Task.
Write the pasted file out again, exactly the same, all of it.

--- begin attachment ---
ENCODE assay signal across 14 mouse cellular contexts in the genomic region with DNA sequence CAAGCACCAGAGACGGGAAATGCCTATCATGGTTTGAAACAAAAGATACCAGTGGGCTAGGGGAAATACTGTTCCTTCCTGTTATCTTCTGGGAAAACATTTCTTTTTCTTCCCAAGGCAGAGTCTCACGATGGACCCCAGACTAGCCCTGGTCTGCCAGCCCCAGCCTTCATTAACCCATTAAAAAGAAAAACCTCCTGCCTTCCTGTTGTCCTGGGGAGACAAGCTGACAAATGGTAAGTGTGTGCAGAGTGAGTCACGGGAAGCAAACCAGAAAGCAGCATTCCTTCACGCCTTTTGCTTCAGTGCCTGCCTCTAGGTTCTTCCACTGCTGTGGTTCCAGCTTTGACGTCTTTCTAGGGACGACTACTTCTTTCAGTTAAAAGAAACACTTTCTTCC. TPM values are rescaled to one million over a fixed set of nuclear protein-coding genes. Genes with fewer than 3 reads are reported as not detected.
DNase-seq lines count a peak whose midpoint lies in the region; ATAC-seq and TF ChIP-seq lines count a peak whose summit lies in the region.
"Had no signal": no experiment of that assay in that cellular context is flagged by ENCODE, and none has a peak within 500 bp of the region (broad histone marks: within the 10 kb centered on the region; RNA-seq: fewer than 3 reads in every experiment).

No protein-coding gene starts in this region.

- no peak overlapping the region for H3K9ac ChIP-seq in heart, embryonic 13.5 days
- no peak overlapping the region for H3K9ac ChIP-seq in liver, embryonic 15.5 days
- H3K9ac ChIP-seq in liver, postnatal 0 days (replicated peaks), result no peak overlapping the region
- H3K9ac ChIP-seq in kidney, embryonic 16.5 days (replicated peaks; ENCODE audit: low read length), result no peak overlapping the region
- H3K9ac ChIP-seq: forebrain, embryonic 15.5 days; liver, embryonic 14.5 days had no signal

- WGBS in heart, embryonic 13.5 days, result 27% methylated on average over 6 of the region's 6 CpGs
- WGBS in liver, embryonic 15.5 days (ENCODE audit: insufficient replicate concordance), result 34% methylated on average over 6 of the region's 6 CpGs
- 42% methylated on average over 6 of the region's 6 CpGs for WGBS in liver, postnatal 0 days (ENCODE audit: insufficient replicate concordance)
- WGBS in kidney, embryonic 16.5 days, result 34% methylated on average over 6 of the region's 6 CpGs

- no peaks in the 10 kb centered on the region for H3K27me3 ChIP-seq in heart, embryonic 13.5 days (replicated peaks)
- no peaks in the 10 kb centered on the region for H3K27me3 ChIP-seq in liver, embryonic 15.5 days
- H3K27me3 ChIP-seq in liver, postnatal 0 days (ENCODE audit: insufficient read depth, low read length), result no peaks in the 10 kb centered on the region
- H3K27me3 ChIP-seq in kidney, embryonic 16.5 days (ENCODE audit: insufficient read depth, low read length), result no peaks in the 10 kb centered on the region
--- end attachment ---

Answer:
ENCODE assay signal across 14 mouse cellular contexts in the genomic region with DNA sequence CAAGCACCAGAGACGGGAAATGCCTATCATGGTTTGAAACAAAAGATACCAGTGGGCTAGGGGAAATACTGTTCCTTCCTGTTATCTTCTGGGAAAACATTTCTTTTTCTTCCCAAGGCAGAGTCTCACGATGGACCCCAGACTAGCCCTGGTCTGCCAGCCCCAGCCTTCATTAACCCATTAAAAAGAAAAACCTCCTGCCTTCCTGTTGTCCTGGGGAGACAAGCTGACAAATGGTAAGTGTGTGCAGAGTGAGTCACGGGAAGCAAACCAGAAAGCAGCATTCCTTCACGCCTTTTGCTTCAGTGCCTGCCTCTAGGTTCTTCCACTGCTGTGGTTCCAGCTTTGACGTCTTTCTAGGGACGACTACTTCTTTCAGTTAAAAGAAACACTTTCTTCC. TPM values are rescaled to one million over a fixed set of nuclear protein-coding genes. Genes with fewer than 3 reads are reported as not detected.
DNase-seq lines count a peak whose midpoint lies in the region; ATAC-seq and TF ChIP-seq lines count a peak whose summit lies in the region.
"Had no signal": no experiment of that assay in that cellular context is flagged by ENCODE, and none has a peak within 500 bp of the region (broad histone marks: within the 10 kb centered on the region; RNA-seq: fewer than 3 reads in every experiment).

No protein-coding gene starts in this region.

- no peak overlapping the region for H3K9ac ChIP-seq in heart, embryonic 13.5 days
- no peak overlapping the region for H3K9ac ChIP-seq in liver, embryonic 15.5 days
- H3K9ac ChIP-seq in liver, postnatal 0 days (replicated peaks), result no peak overlapping the region
- H3K9ac ChIP-seq in kidney, embryonic 16.5 days (replicated peaks; ENCODE audit: low read length), result no peak overlapping the region
- H3K9ac ChIP-seq: forebrain, embryonic 15.5 days; liver, embryonic 14.5 days had no signal

- WGBS in heart, embryonic 13.5 days, result 27% methylated on average over 6 of the region's 6 CpGs
- WGBS in liver, embryonic 15.5 days (ENCODE audit: insufficient replicate concordance), result 34% methylated on average over 6 of the region's 6 CpGs
- 42% methylated on average over 6 of the region's 6 CpGs for WGBS in liver, postnatal 0 days (ENCODE audit: insufficient replicate concordance)
- WGBS in kidney, embryonic 16.5 days, result 34% methylated on average over 6 of the region's 6 CpGs

- no peaks in the 10 kb centered on the region for H3K27me3 ChIP-seq in heart, embryonic 13.5 days (replicated peaks)
- no peaks in the 10 kb centered on the region for H3K27me3 ChIP-seq in liver, embryonic 15.5 days
- H3K27me3 ChIP-seq in liver, postnatal 0 days (ENCODE audit: insufficient read depth, low read length), result no peaks in the 10 kb centered on the region
- H3K27me3 ChIP-seq in kidney, embryonic 16.5 days (ENCODE audit: insufficient read depth, low read length), result no peaks in the 10 kb centered on the region